The independent resource on global security

11. Arms production



I. Introduction

II. Overview of trends

III. The concentration process in 2002

IV. Defence industrial policies

V. Conclusions


Read the full chapter [PDF].


A survey of military expenditure and arms exports data suggests that arms production has increased in the USA and Russia and declined slightly in Western Europe. Expenditure on military equipment in the USA increased by 26% in real terms between 2000 and 2002. Although US arms exports declined, the net effect is most likely to be an increase in the level of US arms production during these years. The combined equipment expenditure of West European NATO member states declined by 3% in real terms between 2000 and 2002, while arms exports continued to decline, but only slightly. The spending gap on military equipment between the USA and NATO Western Europe reached a ratio of 3 : 1 in 2002, according to NATO data. In military R&D the gap is greater, exceeding a ratio of 4 : 1 between the USA and the European Union countries in the 1990s, according to the Organisation for Economic Co-operation and Development. Russian arms production has been increasing since 1998. The average annual rate of increase was 28% during the period 1998–2002.


The concentration of the US arms industry continued in 2002 through a series of mergers and acquisitions. The largest deal was Northrop Grumman’s acquisition of TRW. Northrop Grumman aimed to increase its market share in advanced military technologies such as unmanned air vehicles, space-based technologies, and ballistic missile defence. During the 1990s the main purpose of acquisitions was to eliminate redundant arms production capacities or overheads in R&D in order to reduce procurement costs. With increasing concentration a new risk of cost growth emerged because of reduced competition in many sectors of the US arms industry. For instance, the number of suppliers of tactical missiles declined from 13 in 1990 to only 3 in 2000. This may give increased bargaining power to the few remaining companies when negotiating arms contracts with governments. The US Department of Defense expects that the ‘transformation’ of warfare will enable many non-traditional defence suppliers to rise to the ranks of major arms producers and thus ensure competition in the long run. However, a survey of the production of unmanned air vehicles suggests that this is unlikely to happen.


In Europe, the process of industrial restructuring continued with a number of smaller cross-border transactions, primarily in the aerospace sectors (aircraft, missiles and space) and to a lesser extent in the vehicle and shipbuilding sectors. The European Union is increasing its influence on defence industrial policy through initiatives, such as its Strategic Aerospace Review for the 21st Century (the STAR 21 Report) and the renewed proposal for an EU arms procurement agency in the context of the European Convention. Despite their aim of further integration, European governments still differ on issues such as procurement policy, competition policy and foreign ownership of arms production assets. They also disagree on whether to pursue a ‘buy European’ policy or to strengthen transatlantic industrial links as ways to overcome the perceived technology gap with the USA.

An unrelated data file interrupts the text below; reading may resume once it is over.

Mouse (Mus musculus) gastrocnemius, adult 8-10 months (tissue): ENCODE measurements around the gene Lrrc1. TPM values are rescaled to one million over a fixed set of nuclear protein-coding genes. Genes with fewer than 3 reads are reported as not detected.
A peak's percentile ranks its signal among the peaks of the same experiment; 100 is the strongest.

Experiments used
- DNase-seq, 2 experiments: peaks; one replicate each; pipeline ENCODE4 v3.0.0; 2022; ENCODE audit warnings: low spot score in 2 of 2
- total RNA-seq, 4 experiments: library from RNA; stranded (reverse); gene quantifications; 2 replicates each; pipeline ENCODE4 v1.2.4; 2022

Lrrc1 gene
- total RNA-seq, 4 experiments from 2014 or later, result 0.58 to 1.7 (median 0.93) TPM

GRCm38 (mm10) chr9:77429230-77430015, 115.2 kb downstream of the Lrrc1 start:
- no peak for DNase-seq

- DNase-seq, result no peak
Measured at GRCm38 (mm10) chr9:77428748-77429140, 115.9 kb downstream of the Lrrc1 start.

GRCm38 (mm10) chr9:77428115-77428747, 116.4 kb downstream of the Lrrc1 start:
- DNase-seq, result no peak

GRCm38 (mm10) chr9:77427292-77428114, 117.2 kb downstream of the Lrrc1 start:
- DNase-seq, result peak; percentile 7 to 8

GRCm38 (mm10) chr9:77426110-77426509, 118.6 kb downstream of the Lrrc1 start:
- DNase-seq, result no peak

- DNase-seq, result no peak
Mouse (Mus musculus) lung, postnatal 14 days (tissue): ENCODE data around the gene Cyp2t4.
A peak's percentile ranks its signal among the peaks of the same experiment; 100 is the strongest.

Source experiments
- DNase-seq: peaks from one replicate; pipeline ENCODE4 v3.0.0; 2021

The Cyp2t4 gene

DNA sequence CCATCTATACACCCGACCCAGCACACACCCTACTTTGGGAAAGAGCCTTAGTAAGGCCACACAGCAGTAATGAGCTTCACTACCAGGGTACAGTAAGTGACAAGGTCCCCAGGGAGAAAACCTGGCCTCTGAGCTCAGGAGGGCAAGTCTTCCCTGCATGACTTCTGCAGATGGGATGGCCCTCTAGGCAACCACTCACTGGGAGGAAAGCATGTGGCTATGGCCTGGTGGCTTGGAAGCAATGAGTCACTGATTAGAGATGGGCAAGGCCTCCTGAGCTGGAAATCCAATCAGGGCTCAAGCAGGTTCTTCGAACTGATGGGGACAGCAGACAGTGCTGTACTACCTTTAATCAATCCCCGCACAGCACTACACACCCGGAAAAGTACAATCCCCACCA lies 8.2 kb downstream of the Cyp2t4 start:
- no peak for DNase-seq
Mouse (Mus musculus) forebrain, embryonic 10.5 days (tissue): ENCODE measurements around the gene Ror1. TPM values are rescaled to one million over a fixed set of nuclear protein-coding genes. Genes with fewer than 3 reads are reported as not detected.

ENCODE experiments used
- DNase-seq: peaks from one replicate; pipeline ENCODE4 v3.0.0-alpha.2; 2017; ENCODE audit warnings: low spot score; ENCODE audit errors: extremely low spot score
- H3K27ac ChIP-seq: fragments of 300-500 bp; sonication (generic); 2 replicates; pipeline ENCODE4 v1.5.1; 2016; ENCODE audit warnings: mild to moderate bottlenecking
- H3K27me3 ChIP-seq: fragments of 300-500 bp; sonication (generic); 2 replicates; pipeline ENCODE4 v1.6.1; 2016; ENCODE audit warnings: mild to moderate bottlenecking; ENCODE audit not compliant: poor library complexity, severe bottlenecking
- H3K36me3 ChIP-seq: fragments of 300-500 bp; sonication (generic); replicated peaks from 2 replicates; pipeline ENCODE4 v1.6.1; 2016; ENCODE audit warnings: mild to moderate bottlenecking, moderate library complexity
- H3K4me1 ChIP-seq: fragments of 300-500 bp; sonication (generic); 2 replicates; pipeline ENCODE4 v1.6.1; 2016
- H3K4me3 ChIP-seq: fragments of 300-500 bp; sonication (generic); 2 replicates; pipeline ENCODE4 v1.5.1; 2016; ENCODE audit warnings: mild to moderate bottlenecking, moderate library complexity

The goal of the Russian Government’s restructuring plan is to establish 35–40 major groups of holding companies that will constitute the core of the Russian arms industry. However, this is being implemented very slowly. Many issues still need to be resolved, including the role of the state in the restructuring, appropriate legislation for the holding companies, opposition by regional leaders concerned about centralization, and inter-firm rivalries. The Russian arms industry continues to depend heavily on arms exports. However, there is no mechanism for redistributing export earnings to companies that produce mainly for domestic needs.


The rapid development of military technology and the processes of concentration, internationalization and privatization in the arms production industry present new challenges regarding affordability and the control of arms procurement. The emerging structure of arms production may make it more difficult for governments to control cost, competition and technology. The increasing cost of advanced military technology has also made it impossible for countries to avoid at least some dependence on foreign arms suppliers. Governments have difficulties keeping pace with the strategies developed by companies regarding technology, sales and marketing. In particular, it is more difficult to monitor and control international technology transfers if they take place within large transnational corporations. There is therefore a need for greater transparency in these companies, preferably laid down in international agreements.



Appendix 11A. Tables of national arms production


Full text Appendix 11A [PDF].



Elisabeth Sköns (Sweden) is the Leader of the SIPRI Military Expenditure and Arms Production Project. She is the author of chapters on the economics of arms production and the internationalization of arms production for the SIPRI volume Arms Industry Limited (1993) and other publications. She is also the author of chapters on military expenditure and their determinants and economic impact, including a chapter in New Millennium, New Perspectives: The United Nations, Security and Governance (UN University, 2000). She has contributed to most editions of the SIPRI Yearbook since 1983.


Hannes Baumann (Germany) is a Research Assistant on the SIPRI Military Expenditure and Arms Production Project. He is responsible for maintaining the SIPRI Arms Industry Database.

Dr Elisabeth Sköns